Does it make sense to give any one man the power to blow up the world? Seventy-five years ago, science created the most terrible weapon in human history -- the atom bomb. As most of us know, World War II ended when the United States dropped two atomic bombs on Japan in August, 1945, one on Hiroshima and the other on Nagasaki. The devastation was enormous, and the Emperor overruled his military advisors and insisted on surrender to save his nation from utter destruction.
Since then, we’ve gotten used to living with the bomb, first the atomic, then the hydrogen. Tens of thousands of bombs, that is. For most or all of our lives one man -- the President of the United States -- has had the unchecked power to begin a nuclear war without consulting with anyone, should he so choose.
That’s not something we think much about – but we should. Last summer, a new book sought to open a new debate on this: William Perry, who was secretary of defense in the Clinton Administration, and arms control advocate Tom Collina collaborated on: The Button: The New Nuclear Arms Race and Presidential Power from Truman to Trump (BenBella Books, $27.95.) The book’s argument is simple: The idea that any one person should have the power to essentially destroy the world was never a good idea – and is useless and dangerous now.
Why was the system set up that way? Like so many other things, it started with a good idea: Civilian control of the military. After Nagasaki was bombed on August 9, the United States had one more A-bomb almost ready to go – and the generals wanted to use it. But President Harry Truman wisely said ‘no.’ He had been misled about the Hiroshima bomb, which he had been told was being dropped on a military base, not a city.
President Truman knew civilian control of the military was essential. And he worked with the then Congress to limit the authority for the use of nuclear weapons to just one person -- the President.
That seemed to make sense, especially after the Soviet Union got the bomb and both sides built thousands of missiles that could reach their targets within 20 minutes or less. If one side launched a first strike, there would not have been any time for debate. But as this book reveals, neither side ever really considered doing that.
The Soviet leaders, as well as the American, knew that no one could ever “win” a nuclear war. In any event, the Cold War has been over for 30 years --yet the President still has the authority to launch nuclear weapons not just in retaliation but under warning of an attack.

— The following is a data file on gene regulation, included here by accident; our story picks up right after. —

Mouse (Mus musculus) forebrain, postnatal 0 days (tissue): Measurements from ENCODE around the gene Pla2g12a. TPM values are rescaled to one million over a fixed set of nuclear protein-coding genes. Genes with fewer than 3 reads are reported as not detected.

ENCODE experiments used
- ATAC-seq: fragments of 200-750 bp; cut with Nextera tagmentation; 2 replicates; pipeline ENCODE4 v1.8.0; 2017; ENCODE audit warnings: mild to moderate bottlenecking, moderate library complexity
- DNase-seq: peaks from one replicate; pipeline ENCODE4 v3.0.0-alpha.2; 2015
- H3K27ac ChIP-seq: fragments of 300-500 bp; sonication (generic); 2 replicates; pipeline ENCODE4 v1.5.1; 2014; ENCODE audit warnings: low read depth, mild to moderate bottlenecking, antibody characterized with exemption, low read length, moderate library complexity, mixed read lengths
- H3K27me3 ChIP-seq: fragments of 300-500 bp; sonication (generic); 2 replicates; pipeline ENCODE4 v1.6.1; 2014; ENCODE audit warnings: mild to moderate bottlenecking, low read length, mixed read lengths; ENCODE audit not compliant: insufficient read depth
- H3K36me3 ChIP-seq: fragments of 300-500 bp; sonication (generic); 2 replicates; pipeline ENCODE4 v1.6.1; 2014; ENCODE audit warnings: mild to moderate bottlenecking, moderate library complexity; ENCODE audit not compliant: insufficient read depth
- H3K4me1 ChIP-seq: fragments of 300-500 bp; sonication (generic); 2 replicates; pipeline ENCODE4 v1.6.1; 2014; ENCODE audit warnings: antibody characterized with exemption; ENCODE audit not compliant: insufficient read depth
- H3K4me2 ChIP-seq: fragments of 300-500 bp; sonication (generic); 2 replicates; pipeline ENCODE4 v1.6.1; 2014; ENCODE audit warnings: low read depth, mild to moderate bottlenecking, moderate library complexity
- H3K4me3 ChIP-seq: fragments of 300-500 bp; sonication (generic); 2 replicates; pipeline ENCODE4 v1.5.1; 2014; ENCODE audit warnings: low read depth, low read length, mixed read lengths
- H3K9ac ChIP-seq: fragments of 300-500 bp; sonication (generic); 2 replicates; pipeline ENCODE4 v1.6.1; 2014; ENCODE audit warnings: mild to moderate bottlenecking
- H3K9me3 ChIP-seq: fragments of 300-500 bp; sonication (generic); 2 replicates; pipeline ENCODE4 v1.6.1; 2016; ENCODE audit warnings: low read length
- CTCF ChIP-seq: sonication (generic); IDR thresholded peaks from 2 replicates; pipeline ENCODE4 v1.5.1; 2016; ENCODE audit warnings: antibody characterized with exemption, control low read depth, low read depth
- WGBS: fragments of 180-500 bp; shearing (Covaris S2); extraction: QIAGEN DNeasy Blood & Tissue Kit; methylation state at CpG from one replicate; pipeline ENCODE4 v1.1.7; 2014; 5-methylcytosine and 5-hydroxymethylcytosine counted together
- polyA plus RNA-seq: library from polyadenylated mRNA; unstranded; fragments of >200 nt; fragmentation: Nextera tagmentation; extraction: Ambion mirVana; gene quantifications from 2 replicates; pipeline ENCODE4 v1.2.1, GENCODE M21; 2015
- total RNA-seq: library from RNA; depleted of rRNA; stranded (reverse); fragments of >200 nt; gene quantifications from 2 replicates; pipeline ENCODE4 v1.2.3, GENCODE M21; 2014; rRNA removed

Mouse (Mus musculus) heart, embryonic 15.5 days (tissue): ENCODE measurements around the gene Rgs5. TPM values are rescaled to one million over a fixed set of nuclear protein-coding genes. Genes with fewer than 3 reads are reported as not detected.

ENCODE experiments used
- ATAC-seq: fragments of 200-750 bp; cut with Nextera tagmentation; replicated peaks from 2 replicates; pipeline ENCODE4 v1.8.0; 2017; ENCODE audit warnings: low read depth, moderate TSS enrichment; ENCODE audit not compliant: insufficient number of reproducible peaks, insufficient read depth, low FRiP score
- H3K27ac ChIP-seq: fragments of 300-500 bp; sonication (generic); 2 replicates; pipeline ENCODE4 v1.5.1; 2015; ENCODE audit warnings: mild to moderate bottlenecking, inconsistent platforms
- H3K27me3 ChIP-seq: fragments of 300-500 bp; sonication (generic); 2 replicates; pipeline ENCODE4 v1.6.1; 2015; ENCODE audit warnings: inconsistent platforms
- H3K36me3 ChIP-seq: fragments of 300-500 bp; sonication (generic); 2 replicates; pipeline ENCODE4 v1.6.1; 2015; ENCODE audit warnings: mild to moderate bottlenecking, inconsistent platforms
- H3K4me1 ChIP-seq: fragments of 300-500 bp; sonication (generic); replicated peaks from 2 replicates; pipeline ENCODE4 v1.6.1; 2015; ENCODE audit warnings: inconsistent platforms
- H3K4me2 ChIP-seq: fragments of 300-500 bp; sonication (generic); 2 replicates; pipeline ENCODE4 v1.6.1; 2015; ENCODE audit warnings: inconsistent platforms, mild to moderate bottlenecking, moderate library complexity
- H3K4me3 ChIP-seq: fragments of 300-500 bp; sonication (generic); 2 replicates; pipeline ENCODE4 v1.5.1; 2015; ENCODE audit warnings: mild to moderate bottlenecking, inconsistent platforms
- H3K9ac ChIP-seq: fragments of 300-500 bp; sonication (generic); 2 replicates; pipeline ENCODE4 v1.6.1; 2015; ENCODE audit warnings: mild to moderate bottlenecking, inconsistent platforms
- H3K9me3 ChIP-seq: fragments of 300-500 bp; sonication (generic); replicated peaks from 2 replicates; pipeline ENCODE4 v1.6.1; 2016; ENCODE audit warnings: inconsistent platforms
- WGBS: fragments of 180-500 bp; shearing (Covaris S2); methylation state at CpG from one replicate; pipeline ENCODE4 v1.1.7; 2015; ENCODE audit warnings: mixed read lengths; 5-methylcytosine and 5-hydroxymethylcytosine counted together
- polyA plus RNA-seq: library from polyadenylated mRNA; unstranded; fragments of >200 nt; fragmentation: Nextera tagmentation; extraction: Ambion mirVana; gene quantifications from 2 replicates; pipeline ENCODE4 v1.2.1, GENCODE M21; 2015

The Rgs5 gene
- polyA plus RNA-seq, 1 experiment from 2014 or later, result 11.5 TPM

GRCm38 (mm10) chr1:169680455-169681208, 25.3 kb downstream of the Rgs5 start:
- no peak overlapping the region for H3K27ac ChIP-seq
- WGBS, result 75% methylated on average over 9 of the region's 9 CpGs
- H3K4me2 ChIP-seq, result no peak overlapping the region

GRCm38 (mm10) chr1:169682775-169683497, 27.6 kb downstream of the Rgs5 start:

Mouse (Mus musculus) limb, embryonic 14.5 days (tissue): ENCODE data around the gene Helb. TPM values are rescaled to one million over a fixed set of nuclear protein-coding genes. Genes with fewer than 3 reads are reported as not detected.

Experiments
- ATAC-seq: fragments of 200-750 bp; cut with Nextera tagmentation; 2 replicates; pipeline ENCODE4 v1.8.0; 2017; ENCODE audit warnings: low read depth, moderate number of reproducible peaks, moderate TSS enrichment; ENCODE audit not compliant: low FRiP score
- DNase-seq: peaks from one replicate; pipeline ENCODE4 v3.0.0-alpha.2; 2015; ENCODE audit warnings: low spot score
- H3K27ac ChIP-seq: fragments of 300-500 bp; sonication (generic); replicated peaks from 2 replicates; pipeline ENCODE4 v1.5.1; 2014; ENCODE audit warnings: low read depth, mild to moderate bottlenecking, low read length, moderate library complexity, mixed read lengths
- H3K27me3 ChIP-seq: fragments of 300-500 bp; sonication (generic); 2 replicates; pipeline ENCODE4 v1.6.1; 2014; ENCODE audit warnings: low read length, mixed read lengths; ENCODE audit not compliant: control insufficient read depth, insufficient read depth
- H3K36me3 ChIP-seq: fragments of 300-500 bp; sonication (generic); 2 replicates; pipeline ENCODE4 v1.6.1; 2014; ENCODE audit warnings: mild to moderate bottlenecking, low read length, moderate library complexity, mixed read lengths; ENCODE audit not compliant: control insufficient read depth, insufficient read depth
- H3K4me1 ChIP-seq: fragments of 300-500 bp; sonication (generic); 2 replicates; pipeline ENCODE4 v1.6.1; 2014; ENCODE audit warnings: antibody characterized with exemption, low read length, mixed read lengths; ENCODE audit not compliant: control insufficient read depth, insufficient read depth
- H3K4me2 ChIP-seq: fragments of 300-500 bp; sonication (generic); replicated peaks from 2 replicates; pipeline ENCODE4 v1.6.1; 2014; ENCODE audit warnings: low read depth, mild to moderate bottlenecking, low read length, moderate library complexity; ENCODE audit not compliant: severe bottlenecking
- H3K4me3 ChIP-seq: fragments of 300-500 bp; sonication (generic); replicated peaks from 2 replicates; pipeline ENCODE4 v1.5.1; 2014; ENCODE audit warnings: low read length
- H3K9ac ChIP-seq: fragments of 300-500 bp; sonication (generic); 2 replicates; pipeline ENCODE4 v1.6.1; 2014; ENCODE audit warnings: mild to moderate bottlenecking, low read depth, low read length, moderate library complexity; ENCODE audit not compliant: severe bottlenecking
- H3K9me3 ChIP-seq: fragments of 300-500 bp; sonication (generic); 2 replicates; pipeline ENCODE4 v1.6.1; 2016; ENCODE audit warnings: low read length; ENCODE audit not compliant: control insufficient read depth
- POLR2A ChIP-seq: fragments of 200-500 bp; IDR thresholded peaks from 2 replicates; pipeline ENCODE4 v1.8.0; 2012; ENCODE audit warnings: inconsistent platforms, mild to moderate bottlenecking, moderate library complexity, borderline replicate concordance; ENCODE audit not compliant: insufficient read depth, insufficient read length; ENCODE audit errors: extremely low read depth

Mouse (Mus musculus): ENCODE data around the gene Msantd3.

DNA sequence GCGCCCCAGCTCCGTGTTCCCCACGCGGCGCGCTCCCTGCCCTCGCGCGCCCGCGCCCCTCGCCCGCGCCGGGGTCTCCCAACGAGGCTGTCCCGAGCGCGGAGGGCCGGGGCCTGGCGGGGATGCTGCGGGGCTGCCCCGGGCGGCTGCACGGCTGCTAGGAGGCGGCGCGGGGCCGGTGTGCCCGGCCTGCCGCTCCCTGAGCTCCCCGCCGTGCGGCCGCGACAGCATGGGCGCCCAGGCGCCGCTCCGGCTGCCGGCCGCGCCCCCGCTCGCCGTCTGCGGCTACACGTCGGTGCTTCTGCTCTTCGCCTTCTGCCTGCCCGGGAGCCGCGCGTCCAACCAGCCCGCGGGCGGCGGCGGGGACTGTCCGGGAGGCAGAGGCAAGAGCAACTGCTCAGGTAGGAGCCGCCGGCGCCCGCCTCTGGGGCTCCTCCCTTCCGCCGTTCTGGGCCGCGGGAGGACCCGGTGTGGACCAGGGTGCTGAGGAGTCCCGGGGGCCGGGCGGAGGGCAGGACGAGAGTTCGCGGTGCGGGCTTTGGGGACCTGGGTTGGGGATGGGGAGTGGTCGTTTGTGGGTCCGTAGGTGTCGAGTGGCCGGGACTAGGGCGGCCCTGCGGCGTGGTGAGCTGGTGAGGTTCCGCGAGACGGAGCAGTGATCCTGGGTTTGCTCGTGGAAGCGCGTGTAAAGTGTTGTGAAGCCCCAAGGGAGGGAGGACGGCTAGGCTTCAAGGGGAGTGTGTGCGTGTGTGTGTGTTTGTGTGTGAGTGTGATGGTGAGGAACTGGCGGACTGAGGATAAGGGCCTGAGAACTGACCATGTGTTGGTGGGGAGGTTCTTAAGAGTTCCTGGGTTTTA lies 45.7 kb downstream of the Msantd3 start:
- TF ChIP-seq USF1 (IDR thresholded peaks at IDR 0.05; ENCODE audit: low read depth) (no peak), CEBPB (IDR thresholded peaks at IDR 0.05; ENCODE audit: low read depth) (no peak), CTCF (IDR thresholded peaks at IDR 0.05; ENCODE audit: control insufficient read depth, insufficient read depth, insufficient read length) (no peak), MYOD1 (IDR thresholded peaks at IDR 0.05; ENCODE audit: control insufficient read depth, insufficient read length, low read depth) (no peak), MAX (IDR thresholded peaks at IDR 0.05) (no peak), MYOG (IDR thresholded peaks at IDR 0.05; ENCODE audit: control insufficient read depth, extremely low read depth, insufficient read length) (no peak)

In fact, he doesn’t even need any hard evidence of an attack. Our nuclear weapons can be launched solely on an order from the President of the United States. Those weapons are kept on high alert and land- based missiles can be launched in a few minutes. Once launched, the missiles cannot be recalled.
Think about that. In the last few weeks, some people have been worrying about that, thanks to the blustering and increasingly erratic behavior of President Donald Trump in the weeks since he lost the election.
They know that with just one phone call, President Trump could launch thousands of nuclear weapons, each far more powerful than the Hiroshima bomb. That could be the end of civilization.
Mr. Trump has frequently alluded to his ability to start a nuclear war, and once reportedly said “if we have nuclear weapons, why can’t we use them?”
He claimed while in Puerto Rico in October 2017, that the famous “nuclear football” that goes with the President anywhere “‘was what he had for Kim.”, meaning Kim Jong-un, the young president of North Korea.
The nuclear football, by the way, is a briefcase that goes with any President everywhere. A senior aide always close to the President carries the ‘football,’ which is actually a briefcase containing a secure phone, identification codes, nuclear attack options, and anything else the President might need to launch a nuclear attack.
The system has been built to launch a nuclear attack quickly. That has always been somewhat worrisome, but now, with the outgoing administration in turmoil and only an acting Secretary of Defense at the Pentagon, there may be even more reason to worry. Add to that the fact that major government security systems have recently been hacked by the Russians, and we still may be unaware of the total extent of the damage.
Indeed, even before that, recent Pentagon studies have found that, as a result of cyberattacks and hackers, the President could be faced with false warnings of attack, or even lose the ability to control nuclear weapons.
Besides that, more than once, computer and systems malfunctions have indicated to both the United States and the Soviet Union that they were under nuclear attack – and the world has come closer than most people ever knew to mutual assured destruction.
It makes no sense to give one individual the power to launch a planet-destroying war. We’ve been lucky so far, but the events of recent weeks make it clear that it’s time to stop pressing our luck.
As former Secretary of Defense William Perry says in "The Button", it’s time for shared authority and a better, safer way.
Douglas Neckers is an organic chemist, the McMaster distinguished professor emeritus and the founder of the Center for Photochemical Sciences at Bowling Green State University. Follow his website, Science in 3D, at 3dscienceblog.com